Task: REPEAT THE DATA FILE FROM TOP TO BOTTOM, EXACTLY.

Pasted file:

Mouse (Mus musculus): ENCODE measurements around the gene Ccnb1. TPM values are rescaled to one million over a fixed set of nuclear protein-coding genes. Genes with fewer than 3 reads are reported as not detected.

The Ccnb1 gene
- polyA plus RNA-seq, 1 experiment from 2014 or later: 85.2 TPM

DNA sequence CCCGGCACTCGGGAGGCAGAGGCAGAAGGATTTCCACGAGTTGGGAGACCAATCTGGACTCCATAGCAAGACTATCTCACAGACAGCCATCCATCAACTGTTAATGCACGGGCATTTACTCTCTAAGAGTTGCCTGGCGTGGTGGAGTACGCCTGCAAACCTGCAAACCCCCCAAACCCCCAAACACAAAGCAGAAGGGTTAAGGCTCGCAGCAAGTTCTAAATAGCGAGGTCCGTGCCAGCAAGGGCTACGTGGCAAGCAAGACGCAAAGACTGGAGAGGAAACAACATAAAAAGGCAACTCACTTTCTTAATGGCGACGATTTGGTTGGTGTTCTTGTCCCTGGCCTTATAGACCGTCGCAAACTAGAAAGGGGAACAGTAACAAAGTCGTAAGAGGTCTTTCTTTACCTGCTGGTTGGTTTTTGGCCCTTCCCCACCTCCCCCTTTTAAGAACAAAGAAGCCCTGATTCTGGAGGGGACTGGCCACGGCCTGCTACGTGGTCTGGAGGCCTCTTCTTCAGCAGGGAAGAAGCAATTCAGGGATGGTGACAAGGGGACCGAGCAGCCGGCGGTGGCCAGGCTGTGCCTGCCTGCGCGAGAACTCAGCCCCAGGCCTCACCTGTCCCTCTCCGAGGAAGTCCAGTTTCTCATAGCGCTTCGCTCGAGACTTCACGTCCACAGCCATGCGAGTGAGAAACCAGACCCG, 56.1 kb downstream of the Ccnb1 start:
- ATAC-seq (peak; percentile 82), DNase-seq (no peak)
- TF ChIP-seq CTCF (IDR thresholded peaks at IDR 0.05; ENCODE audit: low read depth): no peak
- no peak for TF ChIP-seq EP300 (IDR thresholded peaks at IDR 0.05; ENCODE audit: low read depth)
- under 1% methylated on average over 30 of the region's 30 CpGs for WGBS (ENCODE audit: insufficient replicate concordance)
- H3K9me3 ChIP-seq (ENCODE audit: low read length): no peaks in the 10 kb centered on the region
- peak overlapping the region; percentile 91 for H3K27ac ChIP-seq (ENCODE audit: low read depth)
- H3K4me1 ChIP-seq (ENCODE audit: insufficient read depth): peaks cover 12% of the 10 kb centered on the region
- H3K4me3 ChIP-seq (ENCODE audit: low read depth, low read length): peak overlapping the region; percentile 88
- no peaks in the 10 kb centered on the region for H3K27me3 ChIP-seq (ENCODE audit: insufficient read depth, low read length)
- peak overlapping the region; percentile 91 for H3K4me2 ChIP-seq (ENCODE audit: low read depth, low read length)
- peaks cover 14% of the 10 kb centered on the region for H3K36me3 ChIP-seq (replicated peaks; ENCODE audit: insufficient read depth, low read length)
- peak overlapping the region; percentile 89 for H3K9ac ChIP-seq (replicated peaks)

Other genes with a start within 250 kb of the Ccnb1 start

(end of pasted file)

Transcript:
Mouse (Mus musculus): ENCODE measurements around the gene Ccnb1. TPM values are rescaled to one million over a fixed set of nuclear protein-coding genes. Genes with fewer than 3 reads are reported as not detected.

The Ccnb1 gene
- polyA plus RNA-seq, 1 experiment from 2014 or later: 85.2 TPM

DNA sequence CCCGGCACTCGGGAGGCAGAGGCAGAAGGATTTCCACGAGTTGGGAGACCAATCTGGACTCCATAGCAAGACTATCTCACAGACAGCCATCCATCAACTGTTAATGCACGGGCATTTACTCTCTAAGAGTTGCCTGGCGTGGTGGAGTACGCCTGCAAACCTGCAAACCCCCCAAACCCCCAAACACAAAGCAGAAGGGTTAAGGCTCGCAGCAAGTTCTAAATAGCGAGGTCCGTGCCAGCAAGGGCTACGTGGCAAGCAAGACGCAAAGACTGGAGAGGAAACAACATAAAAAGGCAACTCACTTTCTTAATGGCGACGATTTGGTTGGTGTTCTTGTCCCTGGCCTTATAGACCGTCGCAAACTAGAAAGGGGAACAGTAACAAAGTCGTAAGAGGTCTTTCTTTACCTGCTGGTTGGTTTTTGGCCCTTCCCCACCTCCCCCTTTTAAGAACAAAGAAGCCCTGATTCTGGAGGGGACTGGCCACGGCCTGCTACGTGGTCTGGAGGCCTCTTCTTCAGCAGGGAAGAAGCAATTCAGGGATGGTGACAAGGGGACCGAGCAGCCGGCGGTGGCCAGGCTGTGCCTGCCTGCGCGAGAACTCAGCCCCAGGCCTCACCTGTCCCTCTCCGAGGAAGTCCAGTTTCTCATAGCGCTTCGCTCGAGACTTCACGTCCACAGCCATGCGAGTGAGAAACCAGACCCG, 56.1 kb downstream of the Ccnb1 start:
- ATAC-seq (peak; percentile 82), DNase-seq (no peak)
- TF ChIP-seq CTCF (IDR thresholded peaks at IDR 0.05; ENCODE audit: low read depth): no peak
- no peak for TF ChIP-seq EP300 (IDR thresholded peaks at IDR 0.05; ENCODE audit: low read depth)
- under 1% methylated on average over 30 of the region's 30 CpGs for WGBS (ENCODE audit: insufficient replicate concordance)
- H3K9me3 ChIP-seq (ENCODE audit: low read length): no peaks in the 10 kb centered on the region
- peak overlapping the region; percentile 91 for H3K27ac ChIP-seq (ENCODE audit: low read depth)
- H3K4me1 ChIP-seq (ENCODE audit: insufficient read depth): peaks cover 12% of the 10 kb centered on the region
- H3K4me3 ChIP-seq (ENCODE audit: low read depth, low read length): peak overlapping the region; percentile 88
- no peaks in the 10 kb centered on the region for H3K27me3 ChIP-seq (ENCODE audit: insufficient read depth, low read length)
- peak overlapping the region; percentile 91 for H3K4me2 ChIP-seq (ENCODE audit: low read depth, low read length)
- peaks cover 14% of the 10 kb centered on the region for H3K36me3 ChIP-seq (replicated peaks; ENCODE audit: insufficient read depth, low read length)
- peak overlapping the region; percentile 89 for H3K9ac ChIP-seq (replicated peaks)

Other genes with a start within 250 kb of the Ccnb1 start